Those customers are some of our most powerful references because we get to bring them in and they tell the story not only of what it’s been like to work with Talkdesk over many years, but they also get to tell our innovation story for us. So much of what Talkdesk sells on is innovation and trust. To be able to have a customer who’s been with you for years and even from the early days to come in and tell that story with you is, is really helpful. Now, I joined Talkdesk kind of in the second stage, which is, hooray, you’ve got enough customers that you’re able to do references potentially at scale. It’s really nothing a little bit of elbow grease can’t solve. At that point, often you’re using your customer success team, your AE team to really kind of manually manage this process there.

It probably looks something like this. AE has a deal that is getting close to closing. The customer that they’re trying to close says, “Hey, I’d like to talk to some of your customers.” Maybe they send out a message on Slack, maybe they send you a text message and they say, “Hey, do we have anyone who in Talkdesk could probably be say like of a certain size, with certain number of integrations, maybe in this regional vicinity or in this country?” Maybe you send out an email to a bunch of folks and like, “Hey, do we have any customers like this?” That’s kind of how the process runs and that was what it was like when I joined Talkdesk. That was okay for six to nine months and then we started hiring really aggressively on sales. We started investing a tremendous amount on the enterprise side.

This is where that growth into kind of mid market and enterprise really kicks in as I referenced that 3.5X deal size growth. We hire all these new enterprise account executives. Now they’re coming to my team not with a, “Hey, could we get a customer reference,” it’s, “Hey, I need three customer reference calls, I need an onsite visit, and I need all of that done within the next 48 hours.” Some of the emojis that I had built in this slide are missing, but it’s like that big yellow face with the big eyes and the red cheeks. I think it’s called bashful. That was the emoji that I had on this slide because it’s literally like, “Oh my God, how are we going to accomplish this?” That was a very short window for us because that is the point at which you need to hire specialists.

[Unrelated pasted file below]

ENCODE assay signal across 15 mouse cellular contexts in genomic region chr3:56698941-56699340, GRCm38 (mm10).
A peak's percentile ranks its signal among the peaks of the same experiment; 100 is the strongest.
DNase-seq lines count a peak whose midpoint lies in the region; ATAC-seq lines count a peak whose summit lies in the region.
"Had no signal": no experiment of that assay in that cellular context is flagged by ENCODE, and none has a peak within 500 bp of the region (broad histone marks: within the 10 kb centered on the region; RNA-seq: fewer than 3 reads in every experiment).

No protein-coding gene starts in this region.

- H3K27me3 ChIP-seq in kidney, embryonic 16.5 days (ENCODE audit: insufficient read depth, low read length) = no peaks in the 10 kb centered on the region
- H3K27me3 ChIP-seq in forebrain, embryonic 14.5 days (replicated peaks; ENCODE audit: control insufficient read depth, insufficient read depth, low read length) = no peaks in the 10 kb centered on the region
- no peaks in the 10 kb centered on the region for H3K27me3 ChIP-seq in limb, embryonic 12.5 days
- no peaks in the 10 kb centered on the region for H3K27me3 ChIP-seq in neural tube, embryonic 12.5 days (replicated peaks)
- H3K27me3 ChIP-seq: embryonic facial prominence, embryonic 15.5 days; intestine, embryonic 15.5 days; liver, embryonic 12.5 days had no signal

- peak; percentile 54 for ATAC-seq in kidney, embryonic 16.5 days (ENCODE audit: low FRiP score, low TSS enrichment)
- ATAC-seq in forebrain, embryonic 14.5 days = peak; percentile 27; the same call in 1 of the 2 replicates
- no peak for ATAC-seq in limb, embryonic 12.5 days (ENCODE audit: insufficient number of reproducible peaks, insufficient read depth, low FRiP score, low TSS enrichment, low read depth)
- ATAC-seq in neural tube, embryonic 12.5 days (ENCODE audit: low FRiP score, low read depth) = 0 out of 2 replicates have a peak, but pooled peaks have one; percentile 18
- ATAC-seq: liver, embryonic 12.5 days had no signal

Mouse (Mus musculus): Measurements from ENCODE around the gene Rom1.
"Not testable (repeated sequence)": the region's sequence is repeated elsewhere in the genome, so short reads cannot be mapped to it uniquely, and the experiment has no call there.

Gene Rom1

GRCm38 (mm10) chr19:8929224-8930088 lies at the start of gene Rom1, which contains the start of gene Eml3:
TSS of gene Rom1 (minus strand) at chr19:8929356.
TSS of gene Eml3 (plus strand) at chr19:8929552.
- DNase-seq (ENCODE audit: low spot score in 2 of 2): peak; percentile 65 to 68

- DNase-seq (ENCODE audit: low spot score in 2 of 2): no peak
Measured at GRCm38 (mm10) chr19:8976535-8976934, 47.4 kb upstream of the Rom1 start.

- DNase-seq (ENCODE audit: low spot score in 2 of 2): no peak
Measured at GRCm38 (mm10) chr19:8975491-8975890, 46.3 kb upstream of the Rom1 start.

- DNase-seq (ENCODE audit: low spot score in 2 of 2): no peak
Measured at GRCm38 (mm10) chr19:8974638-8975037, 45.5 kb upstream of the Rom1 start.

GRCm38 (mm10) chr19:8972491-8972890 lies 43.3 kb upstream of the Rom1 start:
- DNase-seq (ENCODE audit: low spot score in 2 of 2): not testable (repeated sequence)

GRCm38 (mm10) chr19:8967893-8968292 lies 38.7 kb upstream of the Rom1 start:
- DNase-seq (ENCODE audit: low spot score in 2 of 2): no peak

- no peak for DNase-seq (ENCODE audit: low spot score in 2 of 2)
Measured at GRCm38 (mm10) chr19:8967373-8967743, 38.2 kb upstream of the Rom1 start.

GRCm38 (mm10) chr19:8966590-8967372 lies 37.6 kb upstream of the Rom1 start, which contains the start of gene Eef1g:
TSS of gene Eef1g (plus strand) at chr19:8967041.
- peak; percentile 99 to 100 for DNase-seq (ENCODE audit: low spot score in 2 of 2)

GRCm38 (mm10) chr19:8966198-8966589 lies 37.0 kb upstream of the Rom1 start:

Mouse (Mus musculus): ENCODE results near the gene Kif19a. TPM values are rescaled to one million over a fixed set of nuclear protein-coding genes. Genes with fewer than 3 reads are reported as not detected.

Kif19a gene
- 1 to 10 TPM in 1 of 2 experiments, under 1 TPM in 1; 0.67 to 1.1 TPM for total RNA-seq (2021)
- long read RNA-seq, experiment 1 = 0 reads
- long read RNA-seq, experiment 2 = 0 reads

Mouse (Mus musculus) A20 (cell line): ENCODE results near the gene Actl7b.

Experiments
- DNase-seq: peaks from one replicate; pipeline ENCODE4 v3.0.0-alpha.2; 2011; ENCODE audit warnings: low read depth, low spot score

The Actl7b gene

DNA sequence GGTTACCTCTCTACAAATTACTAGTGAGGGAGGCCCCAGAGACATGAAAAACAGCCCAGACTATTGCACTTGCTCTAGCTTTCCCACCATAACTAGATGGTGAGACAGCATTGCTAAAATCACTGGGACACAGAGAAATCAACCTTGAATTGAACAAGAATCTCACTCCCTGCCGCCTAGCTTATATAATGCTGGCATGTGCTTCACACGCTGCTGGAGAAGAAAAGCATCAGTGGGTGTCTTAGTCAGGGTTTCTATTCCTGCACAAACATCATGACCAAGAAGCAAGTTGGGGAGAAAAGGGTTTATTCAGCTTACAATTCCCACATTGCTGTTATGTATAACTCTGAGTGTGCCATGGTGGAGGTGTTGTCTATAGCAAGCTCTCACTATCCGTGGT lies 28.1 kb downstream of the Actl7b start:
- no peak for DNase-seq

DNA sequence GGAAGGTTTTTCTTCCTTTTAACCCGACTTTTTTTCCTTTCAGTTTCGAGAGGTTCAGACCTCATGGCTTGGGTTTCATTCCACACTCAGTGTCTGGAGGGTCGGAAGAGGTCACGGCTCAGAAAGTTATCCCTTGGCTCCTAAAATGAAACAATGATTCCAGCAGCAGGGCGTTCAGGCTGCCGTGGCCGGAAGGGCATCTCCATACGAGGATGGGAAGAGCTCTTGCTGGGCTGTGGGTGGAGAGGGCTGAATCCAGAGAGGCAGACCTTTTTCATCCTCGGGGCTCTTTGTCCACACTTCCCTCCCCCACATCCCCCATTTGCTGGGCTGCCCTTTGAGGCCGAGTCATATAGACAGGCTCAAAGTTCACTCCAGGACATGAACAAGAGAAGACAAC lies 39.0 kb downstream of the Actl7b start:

That is the point where your regional vice president, your managers of customer success, your vice presidents of client services can no longer manage this on their own. You really need to start building a machine. That’s the point at which we hired a customer marketing team and they helped us to refine the reference program and focus on this notion of scale again. How do you start to amplify those voices and get from a 1:1 customer call to a 1:many customer advocacy program? How do customers become advocates? There are a couple of things that we need to consider in thinking about like, okay, I’m now in a position where I know I need to invest, essentially I’m hiring customer marketing. What are the things that I need to be thinking about in building an advocacy program?

I need to know how do customers become advocates, right, so that I can try to harness that. Then we’re going to need to talk about how do I find them, what are the tactics that I can use to identify who my advocates are. Then once you’ve started to identify like what is the composition look and feel size of my advocacy pool, then we’re going to talk about what do you actually do to start building that program out. In terms of answering the question, how do customers become advocates, we can probably all relate to this emotionally, right, because we’re all buyers of one service or another. The number one reason is going to be love for your product. This is something that when I joined Talkdesk I was so fortunate. Engagement with our product was already so high.

Our net retention rate was over 130%, so we have this really great pool of customers that all we needed to do was kind of find them. One great way is to figure out who your advocates are or who are the people that love your product. We’ll talk in a couple minutes about how do you actually find those people. Another great opportunity is improvement versus the prior provider. Many times your customers maybe choosing your service because of some sort of pain that they had in the past. If you’re able to identify the customers who had really explicit pain with their prior provider that drove them to choose your solution, these are going to be really great customers to enlist as advocates as well.

This also ties, by the way, into a really good presale process around documentation of new business opportunities. What’s the pain point? Why are they going to choose Talkdesk over another provider? What are we trying to solve for? Making sure that all of that is documented on the new sale opportunity allows us to very quickly mine that to identify who may be an advocate for us. Another way that customers become advocates is a personal relationship with the account team. They’re going to develop a really close relationship with a sales representative. Hopefully, you’ve got a good client services team, a customer success or support organization that’s building one-to-one relationships. You can seek to find customers that that talk about those relationships as well.